Jo Nesbø’s The Kingdom has been handpicked by the Sunday Times as one of the best thrillers of the year in its prestigious Books of the Year article. The newspaper calls the novel “a sombre, brutally executed delight.”
As is tradition, SVT’s annual Christmas Calendar will premiere on December 1, this Tuesday. This year’s Christmas Calendar, Miracle, has already received great reviews in Swedish press. Svenska Dagbladet has called it “the most successful Christmas Calendar in nine years,” and Aftonbladet described it as “fun, exciting, educational and well-acted.”
Miracle is directed by Calle Åstrand and written by Peter Arrhenius, Fredrik Agetoft and Sara Young.
Kristina Ohlsson’s third Martin Benner title, To Him Who Knocks, stays put at No. 5 on the paperback list in Norway. Lars Kepler also repeat their performance from the past weeks, coming in at No. 1 in e-books with The Mirror Man. The No. 5 spot goes to Jørn Lier Horst’s A Question of Guilt.
The Petrona Award’s jury has just presented its shortlist for the 2020 Petrona Award for ‘Best Scandinavian Crime Novel of the Year.’ The list of six nominees include Antti Tuomainen’s Little Siberia, Stina Jackson’s The Silver Road, Jørn Lier Horst’s The Cabin, Yrsa Sigurðardóttir’s The Absolution and Thomas Enger’s Inborn.
A quote from the judges about the titles shortlisted for this year’s award:
“The Petrona Award judges selected the shortlist from a rich field. The six novels stand out for their writing, characterisation, plotting, and overall quality. They are original and inventive, often pushing the boundaries of genre conventions, and tackle highly complex subjects such as legacies of the past, mental health issues and the effects of grief.”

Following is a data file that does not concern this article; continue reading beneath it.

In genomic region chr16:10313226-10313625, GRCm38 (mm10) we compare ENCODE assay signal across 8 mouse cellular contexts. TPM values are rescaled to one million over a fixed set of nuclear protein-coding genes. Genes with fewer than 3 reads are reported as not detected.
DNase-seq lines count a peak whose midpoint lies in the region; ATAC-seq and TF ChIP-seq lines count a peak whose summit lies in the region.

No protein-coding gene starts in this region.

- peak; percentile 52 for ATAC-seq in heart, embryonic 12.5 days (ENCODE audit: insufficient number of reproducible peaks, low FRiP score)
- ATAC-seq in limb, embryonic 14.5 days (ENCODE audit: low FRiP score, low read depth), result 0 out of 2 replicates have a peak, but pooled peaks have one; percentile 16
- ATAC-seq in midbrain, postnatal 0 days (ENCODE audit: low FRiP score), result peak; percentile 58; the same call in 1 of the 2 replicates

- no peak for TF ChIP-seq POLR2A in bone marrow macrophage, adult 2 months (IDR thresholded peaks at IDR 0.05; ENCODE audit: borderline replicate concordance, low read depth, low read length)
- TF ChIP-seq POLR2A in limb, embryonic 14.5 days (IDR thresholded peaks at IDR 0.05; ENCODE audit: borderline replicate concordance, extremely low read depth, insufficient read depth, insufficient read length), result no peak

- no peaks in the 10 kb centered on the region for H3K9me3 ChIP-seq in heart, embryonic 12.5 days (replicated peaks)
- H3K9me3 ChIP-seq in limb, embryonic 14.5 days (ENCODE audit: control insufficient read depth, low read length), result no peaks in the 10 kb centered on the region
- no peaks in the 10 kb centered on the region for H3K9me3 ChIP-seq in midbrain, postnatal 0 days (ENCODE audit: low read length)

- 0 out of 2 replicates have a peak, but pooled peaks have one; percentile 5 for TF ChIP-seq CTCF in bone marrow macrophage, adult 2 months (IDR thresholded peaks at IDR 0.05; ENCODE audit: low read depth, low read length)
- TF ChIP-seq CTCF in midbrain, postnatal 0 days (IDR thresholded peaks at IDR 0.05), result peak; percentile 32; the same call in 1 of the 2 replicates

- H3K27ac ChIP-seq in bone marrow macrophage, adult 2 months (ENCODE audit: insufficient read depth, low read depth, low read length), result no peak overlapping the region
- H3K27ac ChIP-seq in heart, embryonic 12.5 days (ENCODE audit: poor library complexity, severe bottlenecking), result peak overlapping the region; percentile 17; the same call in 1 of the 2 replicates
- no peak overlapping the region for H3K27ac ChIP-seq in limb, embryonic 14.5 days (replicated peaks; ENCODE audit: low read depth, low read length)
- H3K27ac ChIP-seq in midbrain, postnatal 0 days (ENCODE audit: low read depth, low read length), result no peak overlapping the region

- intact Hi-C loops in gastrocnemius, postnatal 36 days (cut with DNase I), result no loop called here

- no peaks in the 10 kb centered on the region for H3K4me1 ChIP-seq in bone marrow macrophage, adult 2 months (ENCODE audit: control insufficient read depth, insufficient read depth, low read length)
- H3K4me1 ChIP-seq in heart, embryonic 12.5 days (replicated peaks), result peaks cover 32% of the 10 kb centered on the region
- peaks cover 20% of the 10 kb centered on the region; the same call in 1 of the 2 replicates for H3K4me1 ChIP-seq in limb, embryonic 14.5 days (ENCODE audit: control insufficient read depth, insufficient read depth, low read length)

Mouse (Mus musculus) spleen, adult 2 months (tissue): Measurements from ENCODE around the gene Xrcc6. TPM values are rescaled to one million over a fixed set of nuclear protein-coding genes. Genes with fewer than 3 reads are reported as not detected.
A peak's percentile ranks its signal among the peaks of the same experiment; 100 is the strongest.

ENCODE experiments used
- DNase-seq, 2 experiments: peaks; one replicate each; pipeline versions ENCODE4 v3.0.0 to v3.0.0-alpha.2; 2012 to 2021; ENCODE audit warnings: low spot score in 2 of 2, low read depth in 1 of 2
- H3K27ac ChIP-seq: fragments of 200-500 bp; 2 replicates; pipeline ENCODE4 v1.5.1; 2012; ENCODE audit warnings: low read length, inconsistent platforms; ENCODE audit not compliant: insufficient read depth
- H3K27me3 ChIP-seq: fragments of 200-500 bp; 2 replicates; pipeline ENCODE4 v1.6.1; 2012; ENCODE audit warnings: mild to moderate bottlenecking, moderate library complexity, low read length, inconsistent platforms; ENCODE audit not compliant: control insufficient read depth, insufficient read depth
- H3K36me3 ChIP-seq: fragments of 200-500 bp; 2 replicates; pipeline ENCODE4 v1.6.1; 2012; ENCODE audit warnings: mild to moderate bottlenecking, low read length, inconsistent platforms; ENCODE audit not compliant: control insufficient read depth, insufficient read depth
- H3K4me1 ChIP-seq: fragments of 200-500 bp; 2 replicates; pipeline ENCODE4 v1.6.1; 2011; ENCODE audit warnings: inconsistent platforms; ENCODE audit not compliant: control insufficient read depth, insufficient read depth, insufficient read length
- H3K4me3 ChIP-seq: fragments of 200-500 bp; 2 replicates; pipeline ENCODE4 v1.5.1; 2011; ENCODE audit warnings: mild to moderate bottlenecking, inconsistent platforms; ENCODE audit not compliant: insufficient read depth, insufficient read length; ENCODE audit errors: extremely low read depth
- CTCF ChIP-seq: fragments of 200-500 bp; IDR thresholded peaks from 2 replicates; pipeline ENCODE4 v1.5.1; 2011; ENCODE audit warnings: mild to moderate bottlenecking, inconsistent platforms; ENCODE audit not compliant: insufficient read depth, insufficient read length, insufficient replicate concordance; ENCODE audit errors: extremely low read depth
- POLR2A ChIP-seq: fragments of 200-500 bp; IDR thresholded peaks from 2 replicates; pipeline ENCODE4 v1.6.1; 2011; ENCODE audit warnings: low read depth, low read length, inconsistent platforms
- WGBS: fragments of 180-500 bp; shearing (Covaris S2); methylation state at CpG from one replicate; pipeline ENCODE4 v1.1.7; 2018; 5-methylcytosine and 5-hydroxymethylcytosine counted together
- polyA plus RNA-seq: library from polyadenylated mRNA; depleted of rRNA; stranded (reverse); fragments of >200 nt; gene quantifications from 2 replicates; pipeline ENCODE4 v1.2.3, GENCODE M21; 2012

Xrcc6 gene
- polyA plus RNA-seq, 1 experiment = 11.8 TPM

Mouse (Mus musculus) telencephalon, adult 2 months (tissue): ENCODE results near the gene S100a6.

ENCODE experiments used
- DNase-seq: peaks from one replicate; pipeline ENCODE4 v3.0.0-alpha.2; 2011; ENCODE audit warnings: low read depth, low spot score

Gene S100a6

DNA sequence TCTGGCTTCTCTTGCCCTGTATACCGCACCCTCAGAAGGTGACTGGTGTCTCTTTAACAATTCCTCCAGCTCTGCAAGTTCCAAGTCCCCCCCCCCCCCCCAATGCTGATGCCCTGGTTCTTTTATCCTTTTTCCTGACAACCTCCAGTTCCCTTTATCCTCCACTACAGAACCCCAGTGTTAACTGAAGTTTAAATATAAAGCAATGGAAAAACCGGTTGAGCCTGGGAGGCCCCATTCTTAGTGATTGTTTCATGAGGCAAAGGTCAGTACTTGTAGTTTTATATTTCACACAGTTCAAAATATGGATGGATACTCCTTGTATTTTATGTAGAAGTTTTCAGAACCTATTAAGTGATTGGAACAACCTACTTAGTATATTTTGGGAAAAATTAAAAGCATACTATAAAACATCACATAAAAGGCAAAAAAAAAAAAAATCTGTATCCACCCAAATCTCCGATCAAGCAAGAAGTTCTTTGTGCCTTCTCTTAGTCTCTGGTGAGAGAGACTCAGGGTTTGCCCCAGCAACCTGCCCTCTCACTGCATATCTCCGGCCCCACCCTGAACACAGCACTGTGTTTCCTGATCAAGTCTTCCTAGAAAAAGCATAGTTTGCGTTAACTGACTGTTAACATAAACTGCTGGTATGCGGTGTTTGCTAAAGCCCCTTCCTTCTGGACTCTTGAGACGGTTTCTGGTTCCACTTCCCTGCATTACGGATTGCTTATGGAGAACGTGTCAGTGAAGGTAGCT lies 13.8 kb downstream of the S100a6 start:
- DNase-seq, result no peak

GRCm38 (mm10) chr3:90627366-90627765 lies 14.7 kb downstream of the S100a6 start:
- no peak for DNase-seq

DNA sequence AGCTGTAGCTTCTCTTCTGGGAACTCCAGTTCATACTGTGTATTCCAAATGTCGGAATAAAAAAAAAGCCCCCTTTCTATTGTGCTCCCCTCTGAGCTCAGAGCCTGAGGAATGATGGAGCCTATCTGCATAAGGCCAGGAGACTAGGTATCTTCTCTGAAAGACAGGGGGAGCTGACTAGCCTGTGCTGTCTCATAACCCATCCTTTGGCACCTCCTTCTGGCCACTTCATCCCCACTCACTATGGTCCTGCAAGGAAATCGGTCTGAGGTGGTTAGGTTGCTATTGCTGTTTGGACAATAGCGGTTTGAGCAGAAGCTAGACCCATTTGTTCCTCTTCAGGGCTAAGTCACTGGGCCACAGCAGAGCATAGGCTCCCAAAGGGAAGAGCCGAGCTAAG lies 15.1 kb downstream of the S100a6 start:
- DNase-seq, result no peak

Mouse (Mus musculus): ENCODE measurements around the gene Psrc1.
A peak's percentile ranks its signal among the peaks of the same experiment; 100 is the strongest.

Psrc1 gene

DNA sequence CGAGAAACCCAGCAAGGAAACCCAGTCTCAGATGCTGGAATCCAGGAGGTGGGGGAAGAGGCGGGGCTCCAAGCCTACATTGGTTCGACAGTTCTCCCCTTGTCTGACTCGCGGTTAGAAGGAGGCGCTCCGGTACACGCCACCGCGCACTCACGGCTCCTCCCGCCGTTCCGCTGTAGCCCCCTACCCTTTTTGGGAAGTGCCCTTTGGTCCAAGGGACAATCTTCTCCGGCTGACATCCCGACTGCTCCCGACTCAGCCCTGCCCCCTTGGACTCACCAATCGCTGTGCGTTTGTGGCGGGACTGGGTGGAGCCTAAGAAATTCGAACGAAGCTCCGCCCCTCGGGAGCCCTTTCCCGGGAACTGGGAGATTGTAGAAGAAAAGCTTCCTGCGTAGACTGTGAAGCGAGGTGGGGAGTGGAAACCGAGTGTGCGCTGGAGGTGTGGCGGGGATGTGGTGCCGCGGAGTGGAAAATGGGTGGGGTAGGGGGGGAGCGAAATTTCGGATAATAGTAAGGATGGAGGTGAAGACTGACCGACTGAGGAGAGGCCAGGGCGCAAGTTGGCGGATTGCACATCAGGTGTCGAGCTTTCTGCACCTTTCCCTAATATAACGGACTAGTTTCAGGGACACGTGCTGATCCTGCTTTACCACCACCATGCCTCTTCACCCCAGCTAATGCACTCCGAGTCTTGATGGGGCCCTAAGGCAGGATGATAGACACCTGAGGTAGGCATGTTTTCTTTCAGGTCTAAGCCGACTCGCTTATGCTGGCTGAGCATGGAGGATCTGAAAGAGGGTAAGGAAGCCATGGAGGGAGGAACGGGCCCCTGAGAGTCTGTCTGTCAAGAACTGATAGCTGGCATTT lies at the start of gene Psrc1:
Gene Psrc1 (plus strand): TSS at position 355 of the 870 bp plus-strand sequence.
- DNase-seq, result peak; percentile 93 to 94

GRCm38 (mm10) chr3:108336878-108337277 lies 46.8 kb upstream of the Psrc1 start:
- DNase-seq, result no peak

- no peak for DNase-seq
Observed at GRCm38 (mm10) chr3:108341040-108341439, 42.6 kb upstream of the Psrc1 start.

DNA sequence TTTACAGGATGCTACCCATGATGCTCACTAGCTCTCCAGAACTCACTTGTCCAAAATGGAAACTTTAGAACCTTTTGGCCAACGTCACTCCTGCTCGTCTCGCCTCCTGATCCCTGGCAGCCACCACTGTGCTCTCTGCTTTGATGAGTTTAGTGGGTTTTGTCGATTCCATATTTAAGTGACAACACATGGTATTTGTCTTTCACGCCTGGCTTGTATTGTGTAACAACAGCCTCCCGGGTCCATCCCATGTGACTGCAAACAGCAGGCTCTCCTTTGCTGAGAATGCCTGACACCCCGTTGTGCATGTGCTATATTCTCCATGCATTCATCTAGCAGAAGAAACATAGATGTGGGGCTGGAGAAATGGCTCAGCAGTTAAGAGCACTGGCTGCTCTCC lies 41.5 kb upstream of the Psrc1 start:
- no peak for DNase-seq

The winning title, usually announced at the international crime fiction convention CrimeFest, will now be announced on Thursday 3 December, 2020.
Jonas Gardell’s Don’t Ever Wipe Tears Without Glovestells the heart-wrenching story of the lovers Benjamin and Rasmus and their group of friends in Stockholm, focusing on the early and mid-80s when the AIDS crisis became fact. The trilogy, a romantic fiction in three parts (1: Love, 2:Disease, 3:Death), chronicles the gay movement in Sweden and the world, holding up a furious mirror to the times lest we forget those who went before us, and the battles they fought for freedom, love, and the right to live.
When Rasmus steps off the train in Stockholm in September 1982, he’s leaving stuffy little Koppom behind for good. Young and beautiful, he throws himself into the welcoming arms of the LGBTQ community.
Benjamin is a Jehova’s Witness, knocking on doors to spread God’s word. Nothing can shake his faith. Until the day he rings the doorbell of Paul, the kindest, funniest and bitchiest gay God ever made.
Then on Christmas Eve, as snow covers the city’s rooftops, Rasmus and Benjamin meet. Things are never the same again.
This is a true story: It happened here, in this city, on these streets, among these people. In a city where people continued to live their lives as if nothing had changed, young men began to sicken, to fade, and to die.
‘Anxious People’ one of Amazon’s Best Books of 2020
Fredrik Backman’s Anxious People has been named one of Amazon’s Best Books of 2020. Amazon.com’s editorial team each year chooses the best books of the year in popular categories, including Literature & Fiction in which Anxious People can be found.
In addition, the novel is included in the ‘Editors’ Holiday Gift Picks’ under the ‘Notable Novels’ feature.
Lars Kepler’s The Mirror Man stays at No. 1 on the official e-book bestseller list in Norway. Not far behind is Jørn Lier Horst’s A Question of Guilt at No. 3. Kristina Ohlsson meanwhile lays claim to the No. 5 spot on the paperback list with To Him Who Knocks.
What ought one do with one’s life? Insurance mathematician Henri Koskinen knows the answer because he calculates everything down to the very last decimal. The first installment in a forthcoming trilogy, “The Rabbit Factor” is a darkly comic novel about love, death and insurance mathematics.